Reenita Das, Senior VP & Partner, Transformational Health (Healthcare) Practice, Frost & Sullivan, speaks on the advances in femtech, its impact on women’s health and future growth drivers and trends of the segment, in an exclusive interaction with Lakshmipriya Nair
Despite huge unmet needs in women’s health across the world why did it take so much time for this segment to emerge and gain recognition?
The delay in gaining recognition was primarily due to the industry’s focus on chronic diseases in the last five to six decades. It was only in this decade that the focus extended beyond cancer, cardiac diseases etc. to lesser fatal diseases that people were suffering since a long time, such as respiratory diseases, sleep disorders etc. This move brought focus on women’s health conditions, and thus to Femtech. Women’s per capita health expenditure in the US is 25 per cent more than the male per capita health expenditure. Globally, over the years, healthcare products and solutions were designed, developed, and delivered without recognising the need for differentiated care for men and women considering the fundamental differences in physical, physiological and psychological factors. Impact of this is particularly true in India where the disparity in healthcare delivery is high based on differences in gender, socio-economic status and regional divide, and this often puts healthcare delivery for women on the back foot. Science and technology has driven these changes as well.
Can you elaborate on the need for gender-specific healthcare and how femtech is enabling a more individualised approach to effectively serve women’s healthcare needs?
Femtech is not just a product for women’s health conditions, but is also for customising products for women, based on their anatomy, even for chronic diseases affecting both men and women. According to research, 60 per cent of the US population has more than one chronic condition and women tend to have more than three chronic conditions on an average, as they grow older. To improve the quality of life for women, we can’t have the same technologies and treatments for both genders. This has led to the need for customising the solutions for women. The focus of femtech currently is towards preventive care and wellness, which works best when the treatment/monitoring is individualised.
I read an earlier article written by you which mentions that Femtech is set to be the next big disruptor in the global healthcare market. What are the factors combining to bring this about?
Femtech had an overall funding of more than $1 billion, in the last few years, which is a significantly high investment for an emerging sector in the short term. Most of the investments are driven by financial companies, not by major medical technology companies. This is a big driver because of the culture of investment companies to drive sales and develop the sector before they sell the companies. Interestingly, now the medical device associations, regulatory bodies are understanding the significance of femtech solutions in saving money for health systems and improving quality of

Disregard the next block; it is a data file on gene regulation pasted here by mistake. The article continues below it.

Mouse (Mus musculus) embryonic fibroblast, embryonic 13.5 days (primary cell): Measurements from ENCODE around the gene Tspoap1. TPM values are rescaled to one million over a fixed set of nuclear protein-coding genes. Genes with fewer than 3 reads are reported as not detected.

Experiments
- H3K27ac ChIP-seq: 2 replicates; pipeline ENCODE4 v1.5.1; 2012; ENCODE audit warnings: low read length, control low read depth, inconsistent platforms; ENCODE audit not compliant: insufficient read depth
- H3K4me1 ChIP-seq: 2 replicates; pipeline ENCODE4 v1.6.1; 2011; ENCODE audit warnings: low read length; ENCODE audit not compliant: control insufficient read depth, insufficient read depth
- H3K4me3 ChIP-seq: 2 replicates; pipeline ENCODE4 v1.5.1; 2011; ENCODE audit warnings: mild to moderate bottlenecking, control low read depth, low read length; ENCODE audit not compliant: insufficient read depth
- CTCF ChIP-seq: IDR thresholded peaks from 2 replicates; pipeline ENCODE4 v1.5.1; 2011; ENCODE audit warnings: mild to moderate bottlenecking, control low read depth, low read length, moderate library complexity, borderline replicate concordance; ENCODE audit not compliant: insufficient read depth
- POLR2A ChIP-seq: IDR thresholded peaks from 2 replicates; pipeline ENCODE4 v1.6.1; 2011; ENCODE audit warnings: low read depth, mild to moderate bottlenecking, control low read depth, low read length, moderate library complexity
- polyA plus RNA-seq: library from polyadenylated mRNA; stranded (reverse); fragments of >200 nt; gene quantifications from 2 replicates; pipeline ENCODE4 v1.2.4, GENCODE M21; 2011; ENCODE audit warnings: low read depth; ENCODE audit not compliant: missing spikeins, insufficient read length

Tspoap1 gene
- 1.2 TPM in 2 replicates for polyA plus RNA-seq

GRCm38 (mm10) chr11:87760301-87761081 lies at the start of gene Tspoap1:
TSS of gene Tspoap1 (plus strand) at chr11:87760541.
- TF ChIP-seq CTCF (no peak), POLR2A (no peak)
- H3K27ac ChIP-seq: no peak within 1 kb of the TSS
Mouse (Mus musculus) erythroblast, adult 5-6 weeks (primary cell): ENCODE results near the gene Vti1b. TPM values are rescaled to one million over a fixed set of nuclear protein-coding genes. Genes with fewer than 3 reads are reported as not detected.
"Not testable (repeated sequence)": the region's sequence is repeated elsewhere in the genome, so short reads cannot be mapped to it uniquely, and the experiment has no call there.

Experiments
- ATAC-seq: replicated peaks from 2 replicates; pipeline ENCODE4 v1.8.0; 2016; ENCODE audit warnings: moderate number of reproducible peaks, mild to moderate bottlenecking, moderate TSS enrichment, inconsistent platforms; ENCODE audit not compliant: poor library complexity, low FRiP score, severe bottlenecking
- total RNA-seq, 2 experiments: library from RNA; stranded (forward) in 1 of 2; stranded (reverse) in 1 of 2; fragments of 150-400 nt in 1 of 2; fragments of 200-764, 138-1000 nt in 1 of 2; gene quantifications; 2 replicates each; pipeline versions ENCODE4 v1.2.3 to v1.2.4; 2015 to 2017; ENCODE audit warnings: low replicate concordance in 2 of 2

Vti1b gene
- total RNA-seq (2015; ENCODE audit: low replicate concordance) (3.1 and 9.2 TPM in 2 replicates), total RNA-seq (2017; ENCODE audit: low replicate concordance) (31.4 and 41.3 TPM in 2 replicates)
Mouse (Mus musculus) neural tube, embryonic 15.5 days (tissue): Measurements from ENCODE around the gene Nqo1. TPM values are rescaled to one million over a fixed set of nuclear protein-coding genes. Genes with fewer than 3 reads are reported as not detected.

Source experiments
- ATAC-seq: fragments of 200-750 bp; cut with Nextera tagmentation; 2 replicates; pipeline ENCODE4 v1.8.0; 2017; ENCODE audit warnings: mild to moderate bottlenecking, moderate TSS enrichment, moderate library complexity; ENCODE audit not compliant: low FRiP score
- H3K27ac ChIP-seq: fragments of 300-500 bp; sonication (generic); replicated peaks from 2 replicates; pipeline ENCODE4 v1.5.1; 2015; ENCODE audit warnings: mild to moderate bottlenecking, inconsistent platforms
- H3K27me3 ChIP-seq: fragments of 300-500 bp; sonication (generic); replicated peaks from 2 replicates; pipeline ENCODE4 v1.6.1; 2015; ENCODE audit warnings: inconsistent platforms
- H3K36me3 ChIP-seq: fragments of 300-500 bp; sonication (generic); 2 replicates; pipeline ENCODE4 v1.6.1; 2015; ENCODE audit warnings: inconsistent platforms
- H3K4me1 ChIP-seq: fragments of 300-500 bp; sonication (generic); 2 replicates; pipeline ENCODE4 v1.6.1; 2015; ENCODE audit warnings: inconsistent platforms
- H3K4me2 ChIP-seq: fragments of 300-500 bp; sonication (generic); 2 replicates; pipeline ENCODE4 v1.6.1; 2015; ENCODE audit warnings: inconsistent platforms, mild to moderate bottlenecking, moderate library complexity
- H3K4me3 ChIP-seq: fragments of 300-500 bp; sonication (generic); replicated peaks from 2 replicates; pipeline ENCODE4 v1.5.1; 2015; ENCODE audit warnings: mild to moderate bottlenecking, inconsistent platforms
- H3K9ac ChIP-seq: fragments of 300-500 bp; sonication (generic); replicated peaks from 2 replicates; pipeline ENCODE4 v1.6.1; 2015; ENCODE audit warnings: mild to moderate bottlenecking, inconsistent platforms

What are the factors encouraging/inspiring healthcare companies/ innovators/investors to actively develop specialised, interactive applications for women’s health?
Healthcare is in transition. The health systems are moving towards wellness and preventative care. Consumerisation of health and engagement of patients in their health and treatments has the changed the world for device manufacturers. Solutions that are customised, targeted and easy to manage for patients have the highest adoption rate even if it is out-of-pocket spending. Hence, now is the time to grow this sector.
What are the five big growth opportunities in femtech? In which areas of women health are we witnessing a major transformation due to femtech solutions?
Women’s health and wellness, reproductive health, pelvic and uterine care, maternal and infant care are key areas witnessing transformation today with product launches and investments. It is interesting to note that the quality of life of women in these segments is poor, across both established and emerging geographies. Thus, affordable solutions in these segments for women in US or in India will have significant impact.
A Frost & Sullivan report released early this year predicts that with 50 per cent of the global population as target customers, femtech has a market potential of $50 billion by 2025 globally. Can you throw more light on its market potential in India?
It is too early to predict market potential for India, but we anticipate significant change in women’s mindset for femtech product adoption in the country. This we believe will help reduce the rural and urban divide in women’s health in the country.
What will be the future trends in this segment?
The next focus of femtech solutions will move to customise the treatment for chronic diseases in women and use AI to improve quality of life for women using technologies, devices and apps. Anti-ageing, osteoporosis prevention etc. are expected to be the buzz words.